It turns out she is the last best hope for retrieving the missing manuscripts. She accepts payment to go back the island she grew up on and spend the summer infiltrating the life of a bookseller, suspected of holding the manuscripts.

Much of the book is spent describing the books seller’s life, the lives of the other writers on the island (they are legion) the changing nature of the publishing world, the delights of good food, fine wine and antique Provençal furniture and the freedoms of an open marriage.
The dialogue is well done and the characters are clearly drawn but I felt that I had walked into a different novel (possibly written by a different author) than the one I’d started. I was less engaged that I could have been as I found the bookseller unattractive and our heroine passive and voyeuristic.

I kept reading partly because I wanted to see how this dive into Floridian book culture would connect back to the heist and partly because the writing made up for the plot.
In the end, the clever twist emerges and is well executed but it had all the emotional impact of a magician pulling a rabbit from a top hat.

The epilogue that brings the main characters together for a final resolution simply confirmed that I didn’t like or care about either of them.

This is not a bad book but it left me feeling a little cheated because the heist never got passed the cardboard cut-out stage and most of the book was as thrilling as watching strangers drink too much and talk too much at a cocktail party ( )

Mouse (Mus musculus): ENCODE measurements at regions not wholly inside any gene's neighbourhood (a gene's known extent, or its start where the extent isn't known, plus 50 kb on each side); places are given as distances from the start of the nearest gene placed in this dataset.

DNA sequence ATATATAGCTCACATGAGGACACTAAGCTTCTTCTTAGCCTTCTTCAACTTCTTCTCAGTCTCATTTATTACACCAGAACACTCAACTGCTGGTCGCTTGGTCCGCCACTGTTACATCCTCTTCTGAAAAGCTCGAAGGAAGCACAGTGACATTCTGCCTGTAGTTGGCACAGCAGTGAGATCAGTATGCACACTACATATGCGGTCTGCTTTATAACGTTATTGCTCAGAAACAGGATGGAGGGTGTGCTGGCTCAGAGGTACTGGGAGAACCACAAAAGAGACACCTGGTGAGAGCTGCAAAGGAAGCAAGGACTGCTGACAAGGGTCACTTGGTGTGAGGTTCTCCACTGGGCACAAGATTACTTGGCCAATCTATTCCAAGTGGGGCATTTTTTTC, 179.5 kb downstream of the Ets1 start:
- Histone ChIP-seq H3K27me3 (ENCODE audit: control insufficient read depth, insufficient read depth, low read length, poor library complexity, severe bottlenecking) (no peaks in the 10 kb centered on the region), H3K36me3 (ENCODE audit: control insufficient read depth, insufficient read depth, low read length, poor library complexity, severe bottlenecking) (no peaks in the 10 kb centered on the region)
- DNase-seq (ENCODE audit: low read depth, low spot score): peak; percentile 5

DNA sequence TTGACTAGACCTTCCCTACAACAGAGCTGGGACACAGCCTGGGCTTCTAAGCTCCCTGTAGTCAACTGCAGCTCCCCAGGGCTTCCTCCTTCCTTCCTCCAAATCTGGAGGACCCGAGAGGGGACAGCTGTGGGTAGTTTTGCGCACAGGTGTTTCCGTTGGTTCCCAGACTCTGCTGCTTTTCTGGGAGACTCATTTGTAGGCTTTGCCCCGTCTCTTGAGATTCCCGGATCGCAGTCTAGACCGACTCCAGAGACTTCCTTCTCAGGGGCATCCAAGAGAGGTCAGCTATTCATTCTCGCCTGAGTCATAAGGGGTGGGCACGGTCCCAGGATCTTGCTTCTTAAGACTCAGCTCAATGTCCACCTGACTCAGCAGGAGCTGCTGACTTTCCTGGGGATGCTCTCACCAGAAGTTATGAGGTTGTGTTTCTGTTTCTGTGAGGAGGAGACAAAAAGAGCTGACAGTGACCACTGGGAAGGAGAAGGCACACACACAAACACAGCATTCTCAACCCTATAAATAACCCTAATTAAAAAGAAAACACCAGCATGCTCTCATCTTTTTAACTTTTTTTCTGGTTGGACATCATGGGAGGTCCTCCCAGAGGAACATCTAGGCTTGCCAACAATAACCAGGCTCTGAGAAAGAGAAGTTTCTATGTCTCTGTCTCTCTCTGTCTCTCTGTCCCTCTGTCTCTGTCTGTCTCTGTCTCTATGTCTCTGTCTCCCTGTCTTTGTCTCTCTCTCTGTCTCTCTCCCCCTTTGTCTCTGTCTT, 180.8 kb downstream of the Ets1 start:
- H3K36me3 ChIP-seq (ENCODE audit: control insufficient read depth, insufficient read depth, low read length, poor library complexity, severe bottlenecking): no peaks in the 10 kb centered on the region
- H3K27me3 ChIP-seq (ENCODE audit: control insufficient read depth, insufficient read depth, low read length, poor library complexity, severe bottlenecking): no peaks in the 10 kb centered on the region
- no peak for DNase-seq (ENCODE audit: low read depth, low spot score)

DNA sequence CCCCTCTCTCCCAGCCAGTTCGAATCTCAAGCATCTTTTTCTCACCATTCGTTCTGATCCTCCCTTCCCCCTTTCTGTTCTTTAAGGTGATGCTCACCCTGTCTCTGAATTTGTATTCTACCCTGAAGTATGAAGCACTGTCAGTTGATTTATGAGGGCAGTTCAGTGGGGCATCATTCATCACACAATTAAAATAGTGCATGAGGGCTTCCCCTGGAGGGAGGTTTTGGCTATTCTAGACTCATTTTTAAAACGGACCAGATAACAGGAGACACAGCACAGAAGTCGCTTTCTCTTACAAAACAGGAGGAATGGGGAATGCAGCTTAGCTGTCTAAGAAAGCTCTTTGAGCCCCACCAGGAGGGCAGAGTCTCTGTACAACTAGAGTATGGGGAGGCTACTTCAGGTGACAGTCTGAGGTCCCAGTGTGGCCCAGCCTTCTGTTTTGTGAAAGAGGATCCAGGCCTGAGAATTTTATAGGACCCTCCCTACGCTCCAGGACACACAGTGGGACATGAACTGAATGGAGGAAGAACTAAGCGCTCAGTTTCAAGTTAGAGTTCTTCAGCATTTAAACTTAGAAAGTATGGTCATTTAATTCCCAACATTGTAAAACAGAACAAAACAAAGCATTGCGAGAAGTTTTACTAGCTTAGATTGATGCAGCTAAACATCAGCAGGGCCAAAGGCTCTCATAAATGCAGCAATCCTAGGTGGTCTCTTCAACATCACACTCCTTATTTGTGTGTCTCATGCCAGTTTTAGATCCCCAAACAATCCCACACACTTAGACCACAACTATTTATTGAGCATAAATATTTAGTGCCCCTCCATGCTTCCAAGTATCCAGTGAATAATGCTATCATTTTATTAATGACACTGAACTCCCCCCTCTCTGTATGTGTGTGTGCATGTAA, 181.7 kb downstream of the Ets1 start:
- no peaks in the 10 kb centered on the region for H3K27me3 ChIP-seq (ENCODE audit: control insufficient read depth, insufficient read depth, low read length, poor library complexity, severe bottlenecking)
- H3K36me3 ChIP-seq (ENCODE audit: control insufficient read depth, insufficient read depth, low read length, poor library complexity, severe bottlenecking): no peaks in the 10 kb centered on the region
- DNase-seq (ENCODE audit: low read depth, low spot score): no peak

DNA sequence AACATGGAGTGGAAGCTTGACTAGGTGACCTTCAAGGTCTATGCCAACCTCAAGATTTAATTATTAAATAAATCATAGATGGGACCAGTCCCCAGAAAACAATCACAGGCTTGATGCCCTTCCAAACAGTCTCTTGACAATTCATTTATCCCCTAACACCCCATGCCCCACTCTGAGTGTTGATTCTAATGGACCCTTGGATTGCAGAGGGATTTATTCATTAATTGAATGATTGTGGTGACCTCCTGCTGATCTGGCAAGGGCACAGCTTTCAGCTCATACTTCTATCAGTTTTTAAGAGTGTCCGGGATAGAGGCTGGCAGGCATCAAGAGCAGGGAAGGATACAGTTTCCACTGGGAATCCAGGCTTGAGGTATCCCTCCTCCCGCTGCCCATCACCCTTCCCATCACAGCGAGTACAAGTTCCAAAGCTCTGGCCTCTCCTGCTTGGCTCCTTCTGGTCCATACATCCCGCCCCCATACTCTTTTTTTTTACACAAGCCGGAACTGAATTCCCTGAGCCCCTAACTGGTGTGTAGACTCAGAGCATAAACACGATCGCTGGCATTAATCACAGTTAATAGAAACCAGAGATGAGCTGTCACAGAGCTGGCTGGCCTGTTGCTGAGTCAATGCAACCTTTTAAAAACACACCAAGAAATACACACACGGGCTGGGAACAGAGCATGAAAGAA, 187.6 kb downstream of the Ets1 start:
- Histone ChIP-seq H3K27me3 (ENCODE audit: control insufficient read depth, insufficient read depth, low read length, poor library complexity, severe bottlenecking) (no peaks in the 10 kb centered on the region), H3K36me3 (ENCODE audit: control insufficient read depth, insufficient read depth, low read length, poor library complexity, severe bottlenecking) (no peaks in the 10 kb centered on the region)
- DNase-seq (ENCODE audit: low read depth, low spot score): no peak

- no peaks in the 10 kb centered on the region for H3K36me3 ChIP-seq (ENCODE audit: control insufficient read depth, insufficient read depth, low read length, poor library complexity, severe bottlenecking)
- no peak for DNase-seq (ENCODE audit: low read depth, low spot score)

MikeFinnFiction | May 16, 2020 |
4- 4.5 stars. ( )
  JCGirl | May 15, 2020 |
This book is about around 80 years old manuscript written by a great author which is stolen and it's journey from a library to the same library becoming more precious than before. This book is about books with first edition printing and the importance of such books and people who go crazy handling such books and also take extreme steps to save them. This book is beautifully posed it revolves around books but author has made story interesting with including the cleverness of Bruce cable who hits a jackpot on his 20th year as his father leaves him lots of money and he comes vacationing in this island and makes it his home by immersing into books and writers. overall it's a good Goodread... 😊 ( )
  ShriVenne | May 14, 2020 |
Showing 1-5 of 78 (next | show all)
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Author nameRoleType of authorWork?Status
Grisham, Johnprimary authorall editionsconfirmed
Defert, DominiqueTranslatorsecondary authorsome editionsconfirmed

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To Renee. Thanks for the story
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The imposter borrowed the name of Neville Manchin, an actual professor of American literature at Portland State and soon-to-be doctoral student at Stanford.
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Book description
Priceless F. Scott Fitzgerald manuscripts stolen in a daring heist; a young woman recruited to recover them; a beach-resort bookseller who gets more than he bargained for—all in one long summer on Camino Island.

AR Level 6.1; AR Points 14.